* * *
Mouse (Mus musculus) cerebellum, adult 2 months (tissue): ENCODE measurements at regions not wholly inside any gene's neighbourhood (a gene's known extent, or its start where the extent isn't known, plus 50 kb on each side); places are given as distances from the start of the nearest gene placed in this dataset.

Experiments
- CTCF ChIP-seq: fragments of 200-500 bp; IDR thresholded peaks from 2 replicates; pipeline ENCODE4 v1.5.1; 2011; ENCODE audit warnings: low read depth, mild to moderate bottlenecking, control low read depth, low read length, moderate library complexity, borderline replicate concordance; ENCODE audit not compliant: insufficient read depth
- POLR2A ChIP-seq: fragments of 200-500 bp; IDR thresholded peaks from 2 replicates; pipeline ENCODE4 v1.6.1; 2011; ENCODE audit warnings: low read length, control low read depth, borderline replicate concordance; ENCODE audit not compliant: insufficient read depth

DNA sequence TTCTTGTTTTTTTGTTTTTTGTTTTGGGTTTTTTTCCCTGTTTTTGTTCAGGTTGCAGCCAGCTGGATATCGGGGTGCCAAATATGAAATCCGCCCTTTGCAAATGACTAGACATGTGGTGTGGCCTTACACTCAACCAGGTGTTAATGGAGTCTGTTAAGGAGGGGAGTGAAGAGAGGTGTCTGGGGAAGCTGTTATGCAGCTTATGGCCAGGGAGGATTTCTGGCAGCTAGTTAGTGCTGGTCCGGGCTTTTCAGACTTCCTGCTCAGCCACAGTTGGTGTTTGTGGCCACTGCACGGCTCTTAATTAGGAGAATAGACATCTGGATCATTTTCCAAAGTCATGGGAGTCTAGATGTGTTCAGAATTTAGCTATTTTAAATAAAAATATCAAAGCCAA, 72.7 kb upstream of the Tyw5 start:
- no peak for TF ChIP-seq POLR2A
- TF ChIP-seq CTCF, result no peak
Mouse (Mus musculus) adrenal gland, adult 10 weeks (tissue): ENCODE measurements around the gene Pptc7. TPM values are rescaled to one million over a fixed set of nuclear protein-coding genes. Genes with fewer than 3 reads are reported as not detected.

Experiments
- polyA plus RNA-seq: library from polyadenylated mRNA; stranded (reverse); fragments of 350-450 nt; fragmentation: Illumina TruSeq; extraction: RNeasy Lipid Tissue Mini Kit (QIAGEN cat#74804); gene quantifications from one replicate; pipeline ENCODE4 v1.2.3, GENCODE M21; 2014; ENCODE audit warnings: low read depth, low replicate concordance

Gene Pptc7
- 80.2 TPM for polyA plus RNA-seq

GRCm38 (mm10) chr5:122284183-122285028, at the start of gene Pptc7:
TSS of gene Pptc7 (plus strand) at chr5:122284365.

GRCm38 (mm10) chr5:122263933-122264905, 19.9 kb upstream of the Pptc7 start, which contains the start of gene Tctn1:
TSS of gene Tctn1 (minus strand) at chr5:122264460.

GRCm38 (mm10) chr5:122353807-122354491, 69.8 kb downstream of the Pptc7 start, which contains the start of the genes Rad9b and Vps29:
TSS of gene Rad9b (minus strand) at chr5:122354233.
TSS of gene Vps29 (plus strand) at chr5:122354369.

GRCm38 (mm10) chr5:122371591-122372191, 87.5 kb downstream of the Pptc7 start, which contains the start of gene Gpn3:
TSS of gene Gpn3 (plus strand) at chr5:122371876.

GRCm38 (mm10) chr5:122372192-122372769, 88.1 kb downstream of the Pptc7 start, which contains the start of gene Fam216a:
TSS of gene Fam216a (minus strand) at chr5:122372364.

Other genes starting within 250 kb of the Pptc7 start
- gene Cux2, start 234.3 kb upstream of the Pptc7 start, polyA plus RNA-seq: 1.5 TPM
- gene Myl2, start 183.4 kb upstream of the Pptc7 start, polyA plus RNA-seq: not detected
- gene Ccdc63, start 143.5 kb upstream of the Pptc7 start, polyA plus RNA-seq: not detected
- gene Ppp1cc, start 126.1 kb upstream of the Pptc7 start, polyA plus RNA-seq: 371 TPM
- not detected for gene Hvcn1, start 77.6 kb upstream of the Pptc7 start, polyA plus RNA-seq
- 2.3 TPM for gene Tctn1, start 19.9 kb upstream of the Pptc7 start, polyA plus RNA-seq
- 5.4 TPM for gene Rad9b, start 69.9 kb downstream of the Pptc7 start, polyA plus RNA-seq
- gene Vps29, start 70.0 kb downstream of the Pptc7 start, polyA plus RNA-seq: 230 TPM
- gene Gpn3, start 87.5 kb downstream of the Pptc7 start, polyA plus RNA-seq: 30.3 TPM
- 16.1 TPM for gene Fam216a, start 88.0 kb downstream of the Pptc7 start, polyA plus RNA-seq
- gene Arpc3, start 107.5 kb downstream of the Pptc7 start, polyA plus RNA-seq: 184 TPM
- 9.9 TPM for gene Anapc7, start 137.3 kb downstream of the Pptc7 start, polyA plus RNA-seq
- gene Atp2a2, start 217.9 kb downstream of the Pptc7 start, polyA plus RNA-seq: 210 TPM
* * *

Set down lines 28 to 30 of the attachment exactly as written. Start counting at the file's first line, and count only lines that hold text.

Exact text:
- gene Ppp1cc, start 126.1 kb upstream of the Pptc7 start, polyA plus RNA-seq: 371 TPM
- not detected for gene Hvcn1, start 77.6 kb upstream of the Pptc7 start, polyA plus RNA-seq
- 2.3 TPM for gene Tctn1, start 19.9 kb upstream of the Pptc7 start, polyA plus RNA-seq